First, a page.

Wednesday, March 16, 2011

Chapter 52 - The Earthquake

   We have our two big recliners side by side in front of the T.V.  Every once in a while Melaney will give my chair a little jiggle to see if I am awake, and of course it is her method of teasing me.  One evening about 10 days ago, my chair jiggled a little, and I looked over at Melaney to see what was going on.  Nothing.  Her chair jiggled a little too.  She said “I’ll bet that was an earthquake” I said “Oh no, it was nothing” We settled back into the TV programming.
   Next day, checking with the neighbours, they asked if we had felt the earthquake.  I guess it was one, and I didn’t realize it.  Melaney had experienced a slight tremor in her office building in Kelowna, so she recognized the action.

   Apparently two or three years ago there was a pretty sharp quake in the area going up to the Poas Volcano.  It took out a chunk of the roadway, and the municipality had to rebuild it.  I didn’t realize we were actually living in tremor country, but I suppose anything along the spine of the mountains is eligible.
I always said I would never live in California, for the very reason of the fault line traversing the whole state.  That, and many other things like too many people and too many cars and too much phony baloney, it just wouldn’t be my preference.
   The land here is a little strange.  The soil isn’t actually soil as I have known it, it is just volcanic ash from a zillion years, compacted into land.  I was told that you could grow anything, but I beg to differ.  The soil needs years of agricultural cultivation, and a lot of fibrous matter worked into it.  It is too solid.  You can grow trees and woody shrubs but soft rooted plants don’t do that well.  Of all the tomato plants that I started out with, there is only one that is indeed growing.  Now that it is at the stage that it is, I think it will mature, but it has taken a lot of patience.  My cucumber plant is doing all right, and my two butternut squash plants are coming along.  Victor forced a shaft of yucca wood into the ground, and it is doing very well.  It is native to the country, and accepts the harsh soil.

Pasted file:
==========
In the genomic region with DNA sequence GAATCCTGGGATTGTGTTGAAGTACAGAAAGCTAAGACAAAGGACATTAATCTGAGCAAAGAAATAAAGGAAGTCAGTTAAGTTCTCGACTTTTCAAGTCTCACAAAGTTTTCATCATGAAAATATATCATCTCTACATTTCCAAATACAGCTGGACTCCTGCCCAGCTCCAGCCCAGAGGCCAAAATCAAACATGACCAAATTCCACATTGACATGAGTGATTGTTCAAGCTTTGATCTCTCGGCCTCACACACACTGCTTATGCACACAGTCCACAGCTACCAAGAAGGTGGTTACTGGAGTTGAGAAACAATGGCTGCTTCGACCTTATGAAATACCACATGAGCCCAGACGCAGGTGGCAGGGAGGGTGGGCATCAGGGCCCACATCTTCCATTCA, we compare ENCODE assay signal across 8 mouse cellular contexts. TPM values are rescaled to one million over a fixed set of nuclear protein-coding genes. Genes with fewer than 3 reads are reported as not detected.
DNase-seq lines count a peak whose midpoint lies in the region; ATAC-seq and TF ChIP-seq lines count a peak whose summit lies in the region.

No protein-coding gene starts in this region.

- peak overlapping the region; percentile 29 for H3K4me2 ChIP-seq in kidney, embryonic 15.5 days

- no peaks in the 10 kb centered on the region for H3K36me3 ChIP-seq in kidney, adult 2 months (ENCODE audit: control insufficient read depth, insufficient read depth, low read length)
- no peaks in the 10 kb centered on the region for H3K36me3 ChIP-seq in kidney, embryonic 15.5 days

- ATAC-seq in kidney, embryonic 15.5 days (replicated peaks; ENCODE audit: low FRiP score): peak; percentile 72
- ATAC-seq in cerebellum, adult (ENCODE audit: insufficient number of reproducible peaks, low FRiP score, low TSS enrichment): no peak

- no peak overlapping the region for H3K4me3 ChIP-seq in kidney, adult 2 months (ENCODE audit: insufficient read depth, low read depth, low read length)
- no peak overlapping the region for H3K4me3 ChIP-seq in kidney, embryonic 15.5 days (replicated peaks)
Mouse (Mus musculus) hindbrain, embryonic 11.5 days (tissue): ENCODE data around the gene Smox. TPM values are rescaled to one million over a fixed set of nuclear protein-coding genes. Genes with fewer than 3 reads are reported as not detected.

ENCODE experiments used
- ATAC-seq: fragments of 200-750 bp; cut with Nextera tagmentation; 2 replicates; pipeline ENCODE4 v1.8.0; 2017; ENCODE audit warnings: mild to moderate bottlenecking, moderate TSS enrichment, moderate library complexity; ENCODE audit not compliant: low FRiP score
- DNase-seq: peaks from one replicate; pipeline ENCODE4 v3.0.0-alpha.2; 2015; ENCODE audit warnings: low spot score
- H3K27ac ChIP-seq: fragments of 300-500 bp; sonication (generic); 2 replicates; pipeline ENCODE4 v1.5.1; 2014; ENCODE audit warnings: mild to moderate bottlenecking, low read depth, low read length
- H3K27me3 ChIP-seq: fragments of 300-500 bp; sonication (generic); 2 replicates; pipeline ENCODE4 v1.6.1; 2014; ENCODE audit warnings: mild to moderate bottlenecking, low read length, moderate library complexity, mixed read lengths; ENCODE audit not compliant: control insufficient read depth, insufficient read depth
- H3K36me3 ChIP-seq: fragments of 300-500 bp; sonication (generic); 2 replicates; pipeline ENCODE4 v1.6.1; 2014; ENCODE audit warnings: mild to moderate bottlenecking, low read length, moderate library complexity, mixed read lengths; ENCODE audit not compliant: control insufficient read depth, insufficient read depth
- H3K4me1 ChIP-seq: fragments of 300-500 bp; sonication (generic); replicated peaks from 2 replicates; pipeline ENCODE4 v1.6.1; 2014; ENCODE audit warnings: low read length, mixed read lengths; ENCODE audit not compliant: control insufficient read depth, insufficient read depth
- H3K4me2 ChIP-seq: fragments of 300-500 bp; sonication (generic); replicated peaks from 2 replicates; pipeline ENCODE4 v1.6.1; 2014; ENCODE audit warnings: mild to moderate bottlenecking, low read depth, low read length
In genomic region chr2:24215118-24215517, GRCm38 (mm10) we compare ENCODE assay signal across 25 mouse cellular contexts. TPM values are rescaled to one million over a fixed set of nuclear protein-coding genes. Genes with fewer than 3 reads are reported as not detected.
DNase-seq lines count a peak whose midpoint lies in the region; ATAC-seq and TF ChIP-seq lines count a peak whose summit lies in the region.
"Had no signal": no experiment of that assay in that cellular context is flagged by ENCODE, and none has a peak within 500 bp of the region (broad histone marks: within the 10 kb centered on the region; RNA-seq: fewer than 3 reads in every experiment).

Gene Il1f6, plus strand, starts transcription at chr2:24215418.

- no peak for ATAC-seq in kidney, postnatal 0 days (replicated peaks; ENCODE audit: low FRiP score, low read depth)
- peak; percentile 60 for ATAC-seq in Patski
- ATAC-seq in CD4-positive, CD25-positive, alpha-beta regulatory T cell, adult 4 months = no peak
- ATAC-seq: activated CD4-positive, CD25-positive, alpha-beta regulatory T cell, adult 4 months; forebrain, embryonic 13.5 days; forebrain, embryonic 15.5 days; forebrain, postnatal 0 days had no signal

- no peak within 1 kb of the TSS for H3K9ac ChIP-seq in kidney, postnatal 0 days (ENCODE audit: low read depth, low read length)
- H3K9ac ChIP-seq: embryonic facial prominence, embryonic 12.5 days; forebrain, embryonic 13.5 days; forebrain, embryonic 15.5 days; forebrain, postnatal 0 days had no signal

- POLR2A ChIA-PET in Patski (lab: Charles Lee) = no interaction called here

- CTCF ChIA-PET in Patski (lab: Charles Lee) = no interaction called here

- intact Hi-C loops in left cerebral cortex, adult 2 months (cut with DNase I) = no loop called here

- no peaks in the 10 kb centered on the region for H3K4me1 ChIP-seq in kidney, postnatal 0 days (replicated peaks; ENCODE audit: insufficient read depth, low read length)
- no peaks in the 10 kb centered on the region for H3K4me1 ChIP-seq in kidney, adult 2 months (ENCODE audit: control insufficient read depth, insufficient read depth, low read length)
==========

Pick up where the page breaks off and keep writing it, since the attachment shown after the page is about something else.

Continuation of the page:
I hope we don’t get any more tremors. That is one thing that would make me nervous.

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